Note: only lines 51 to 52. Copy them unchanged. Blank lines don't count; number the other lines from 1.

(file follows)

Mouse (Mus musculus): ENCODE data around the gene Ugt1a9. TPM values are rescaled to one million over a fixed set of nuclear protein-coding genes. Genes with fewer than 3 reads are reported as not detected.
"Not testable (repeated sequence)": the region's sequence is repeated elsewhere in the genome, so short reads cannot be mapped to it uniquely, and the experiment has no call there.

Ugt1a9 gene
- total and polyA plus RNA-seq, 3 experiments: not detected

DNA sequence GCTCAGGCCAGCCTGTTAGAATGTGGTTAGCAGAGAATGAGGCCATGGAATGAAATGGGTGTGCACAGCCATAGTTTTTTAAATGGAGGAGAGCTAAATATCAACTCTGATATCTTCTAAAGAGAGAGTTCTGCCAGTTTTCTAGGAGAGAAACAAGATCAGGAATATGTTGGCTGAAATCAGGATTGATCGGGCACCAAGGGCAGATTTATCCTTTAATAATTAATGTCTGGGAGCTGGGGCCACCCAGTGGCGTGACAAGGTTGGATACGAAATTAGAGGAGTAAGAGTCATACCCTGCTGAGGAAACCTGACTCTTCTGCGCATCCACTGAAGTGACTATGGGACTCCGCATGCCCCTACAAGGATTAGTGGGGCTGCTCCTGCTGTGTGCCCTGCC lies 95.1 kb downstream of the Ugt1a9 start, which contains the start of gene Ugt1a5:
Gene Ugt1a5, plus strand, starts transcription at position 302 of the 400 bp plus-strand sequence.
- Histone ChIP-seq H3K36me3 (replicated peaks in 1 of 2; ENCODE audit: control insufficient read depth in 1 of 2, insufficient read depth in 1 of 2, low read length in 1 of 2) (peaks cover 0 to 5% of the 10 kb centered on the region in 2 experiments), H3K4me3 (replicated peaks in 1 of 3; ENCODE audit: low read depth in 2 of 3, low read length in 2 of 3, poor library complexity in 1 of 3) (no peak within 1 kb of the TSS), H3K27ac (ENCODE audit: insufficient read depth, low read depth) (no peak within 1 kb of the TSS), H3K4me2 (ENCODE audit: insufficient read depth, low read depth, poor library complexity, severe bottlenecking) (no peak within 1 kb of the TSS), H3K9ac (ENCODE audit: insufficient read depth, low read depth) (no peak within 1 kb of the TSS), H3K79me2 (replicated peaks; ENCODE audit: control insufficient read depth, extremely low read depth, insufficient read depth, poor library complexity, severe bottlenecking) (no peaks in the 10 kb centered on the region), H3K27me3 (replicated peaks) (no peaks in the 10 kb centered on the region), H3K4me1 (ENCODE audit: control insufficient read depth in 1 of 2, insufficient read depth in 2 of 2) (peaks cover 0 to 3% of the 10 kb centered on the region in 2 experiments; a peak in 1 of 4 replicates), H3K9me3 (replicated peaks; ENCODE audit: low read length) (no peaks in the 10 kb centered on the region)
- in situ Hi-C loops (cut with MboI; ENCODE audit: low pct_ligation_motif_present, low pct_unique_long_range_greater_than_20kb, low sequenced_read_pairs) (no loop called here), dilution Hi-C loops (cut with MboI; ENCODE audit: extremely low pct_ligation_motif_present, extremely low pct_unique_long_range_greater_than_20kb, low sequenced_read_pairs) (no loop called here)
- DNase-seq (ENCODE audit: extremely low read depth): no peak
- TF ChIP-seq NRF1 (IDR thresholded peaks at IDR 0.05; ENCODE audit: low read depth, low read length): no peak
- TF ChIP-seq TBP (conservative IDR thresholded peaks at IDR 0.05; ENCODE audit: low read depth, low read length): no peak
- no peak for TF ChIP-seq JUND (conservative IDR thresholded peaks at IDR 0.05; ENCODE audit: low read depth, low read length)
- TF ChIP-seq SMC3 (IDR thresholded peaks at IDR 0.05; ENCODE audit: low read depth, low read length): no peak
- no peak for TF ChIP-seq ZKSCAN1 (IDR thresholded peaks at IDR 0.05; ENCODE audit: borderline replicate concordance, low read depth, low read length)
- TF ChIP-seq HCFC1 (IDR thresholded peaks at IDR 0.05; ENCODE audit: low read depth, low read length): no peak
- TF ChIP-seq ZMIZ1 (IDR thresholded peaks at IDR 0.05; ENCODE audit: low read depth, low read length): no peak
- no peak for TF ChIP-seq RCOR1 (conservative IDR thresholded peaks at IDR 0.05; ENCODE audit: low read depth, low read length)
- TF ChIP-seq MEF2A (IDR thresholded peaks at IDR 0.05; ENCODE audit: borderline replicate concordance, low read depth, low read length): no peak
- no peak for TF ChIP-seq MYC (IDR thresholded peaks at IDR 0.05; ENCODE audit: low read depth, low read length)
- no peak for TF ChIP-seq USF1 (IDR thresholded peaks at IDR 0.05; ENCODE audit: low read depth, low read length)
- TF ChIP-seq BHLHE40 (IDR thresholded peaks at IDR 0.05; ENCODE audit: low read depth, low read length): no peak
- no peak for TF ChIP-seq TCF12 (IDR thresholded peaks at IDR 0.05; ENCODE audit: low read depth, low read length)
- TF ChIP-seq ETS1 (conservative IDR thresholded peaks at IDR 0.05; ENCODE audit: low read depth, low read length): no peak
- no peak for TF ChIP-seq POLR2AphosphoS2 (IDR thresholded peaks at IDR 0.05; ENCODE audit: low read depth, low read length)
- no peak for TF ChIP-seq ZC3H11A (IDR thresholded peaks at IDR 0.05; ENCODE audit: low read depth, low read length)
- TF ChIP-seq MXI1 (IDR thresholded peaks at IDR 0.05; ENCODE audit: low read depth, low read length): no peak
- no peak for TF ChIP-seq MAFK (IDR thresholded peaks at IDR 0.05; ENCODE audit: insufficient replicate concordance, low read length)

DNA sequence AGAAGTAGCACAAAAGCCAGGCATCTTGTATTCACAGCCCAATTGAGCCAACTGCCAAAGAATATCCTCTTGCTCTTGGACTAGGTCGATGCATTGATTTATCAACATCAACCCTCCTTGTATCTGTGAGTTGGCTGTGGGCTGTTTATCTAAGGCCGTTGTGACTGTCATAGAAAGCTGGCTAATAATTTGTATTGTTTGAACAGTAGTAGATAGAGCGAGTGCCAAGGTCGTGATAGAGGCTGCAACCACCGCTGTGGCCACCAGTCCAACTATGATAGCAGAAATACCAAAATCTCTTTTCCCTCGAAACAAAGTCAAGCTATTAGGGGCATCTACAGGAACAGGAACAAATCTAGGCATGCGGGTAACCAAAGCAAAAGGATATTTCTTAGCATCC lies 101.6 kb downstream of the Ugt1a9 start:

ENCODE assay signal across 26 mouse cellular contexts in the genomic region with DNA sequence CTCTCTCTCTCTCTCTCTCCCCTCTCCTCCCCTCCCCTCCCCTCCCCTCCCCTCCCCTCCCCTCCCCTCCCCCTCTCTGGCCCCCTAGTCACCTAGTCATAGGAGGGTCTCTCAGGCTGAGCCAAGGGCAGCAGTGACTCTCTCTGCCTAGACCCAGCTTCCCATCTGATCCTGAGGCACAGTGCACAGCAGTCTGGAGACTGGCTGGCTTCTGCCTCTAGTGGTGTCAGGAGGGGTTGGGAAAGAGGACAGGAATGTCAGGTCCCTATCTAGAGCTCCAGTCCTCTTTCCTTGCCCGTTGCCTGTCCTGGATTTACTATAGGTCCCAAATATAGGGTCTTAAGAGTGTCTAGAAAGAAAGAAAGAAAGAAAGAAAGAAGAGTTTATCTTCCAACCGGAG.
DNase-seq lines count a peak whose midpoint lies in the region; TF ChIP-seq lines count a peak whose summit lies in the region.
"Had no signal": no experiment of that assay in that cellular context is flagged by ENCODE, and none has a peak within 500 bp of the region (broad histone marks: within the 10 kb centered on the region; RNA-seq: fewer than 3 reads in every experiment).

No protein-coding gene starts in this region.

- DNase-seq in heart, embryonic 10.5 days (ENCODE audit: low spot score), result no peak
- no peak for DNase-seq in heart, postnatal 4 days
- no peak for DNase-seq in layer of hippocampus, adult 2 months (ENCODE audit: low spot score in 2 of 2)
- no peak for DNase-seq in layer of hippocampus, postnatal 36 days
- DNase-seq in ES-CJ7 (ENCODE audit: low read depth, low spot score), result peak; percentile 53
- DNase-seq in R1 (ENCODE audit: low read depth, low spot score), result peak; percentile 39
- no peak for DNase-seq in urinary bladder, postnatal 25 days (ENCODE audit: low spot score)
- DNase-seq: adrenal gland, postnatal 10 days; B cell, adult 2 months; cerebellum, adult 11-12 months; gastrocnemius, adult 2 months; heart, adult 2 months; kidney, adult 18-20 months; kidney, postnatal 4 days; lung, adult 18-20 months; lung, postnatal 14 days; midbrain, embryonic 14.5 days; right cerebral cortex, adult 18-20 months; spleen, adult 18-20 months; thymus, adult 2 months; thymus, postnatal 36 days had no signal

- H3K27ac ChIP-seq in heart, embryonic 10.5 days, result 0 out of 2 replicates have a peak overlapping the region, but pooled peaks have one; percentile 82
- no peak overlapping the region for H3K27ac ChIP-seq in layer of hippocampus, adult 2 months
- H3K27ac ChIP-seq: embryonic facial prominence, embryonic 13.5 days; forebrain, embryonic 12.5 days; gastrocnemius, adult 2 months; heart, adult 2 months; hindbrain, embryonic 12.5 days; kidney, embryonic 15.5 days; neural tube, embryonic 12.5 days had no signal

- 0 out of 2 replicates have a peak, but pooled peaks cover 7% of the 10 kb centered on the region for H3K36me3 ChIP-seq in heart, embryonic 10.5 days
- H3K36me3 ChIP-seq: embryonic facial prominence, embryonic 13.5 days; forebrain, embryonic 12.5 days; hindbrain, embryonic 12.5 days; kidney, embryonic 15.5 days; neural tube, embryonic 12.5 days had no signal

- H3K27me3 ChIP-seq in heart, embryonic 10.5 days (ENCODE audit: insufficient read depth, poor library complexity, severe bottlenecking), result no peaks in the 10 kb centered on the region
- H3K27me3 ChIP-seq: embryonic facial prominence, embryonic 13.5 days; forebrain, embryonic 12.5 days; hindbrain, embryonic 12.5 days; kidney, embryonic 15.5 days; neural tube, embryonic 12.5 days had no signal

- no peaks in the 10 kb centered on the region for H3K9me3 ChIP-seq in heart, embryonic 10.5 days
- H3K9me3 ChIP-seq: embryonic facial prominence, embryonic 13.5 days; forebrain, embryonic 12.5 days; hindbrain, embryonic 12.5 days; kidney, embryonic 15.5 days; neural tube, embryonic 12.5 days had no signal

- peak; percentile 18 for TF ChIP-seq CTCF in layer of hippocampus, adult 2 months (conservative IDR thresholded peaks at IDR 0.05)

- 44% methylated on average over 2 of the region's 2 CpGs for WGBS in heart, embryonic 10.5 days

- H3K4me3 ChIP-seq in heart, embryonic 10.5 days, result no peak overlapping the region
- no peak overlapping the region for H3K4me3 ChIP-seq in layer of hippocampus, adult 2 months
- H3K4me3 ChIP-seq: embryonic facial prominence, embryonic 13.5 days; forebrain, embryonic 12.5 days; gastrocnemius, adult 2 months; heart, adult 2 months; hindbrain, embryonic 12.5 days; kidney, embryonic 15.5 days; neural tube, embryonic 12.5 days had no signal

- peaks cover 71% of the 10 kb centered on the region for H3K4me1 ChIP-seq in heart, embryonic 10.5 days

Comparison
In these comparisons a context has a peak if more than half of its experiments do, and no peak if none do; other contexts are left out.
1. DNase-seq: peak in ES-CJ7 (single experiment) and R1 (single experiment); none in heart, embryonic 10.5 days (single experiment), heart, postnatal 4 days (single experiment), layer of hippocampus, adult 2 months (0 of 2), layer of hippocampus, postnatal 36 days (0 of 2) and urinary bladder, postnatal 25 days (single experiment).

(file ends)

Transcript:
- 44% methylated on average over 2 of the region's 2 CpGs for WGBS in heart, embryonic 10.5 days

- H3K4me3 ChIP-seq in heart, embryonic 10.5 days, result no peak overlapping the region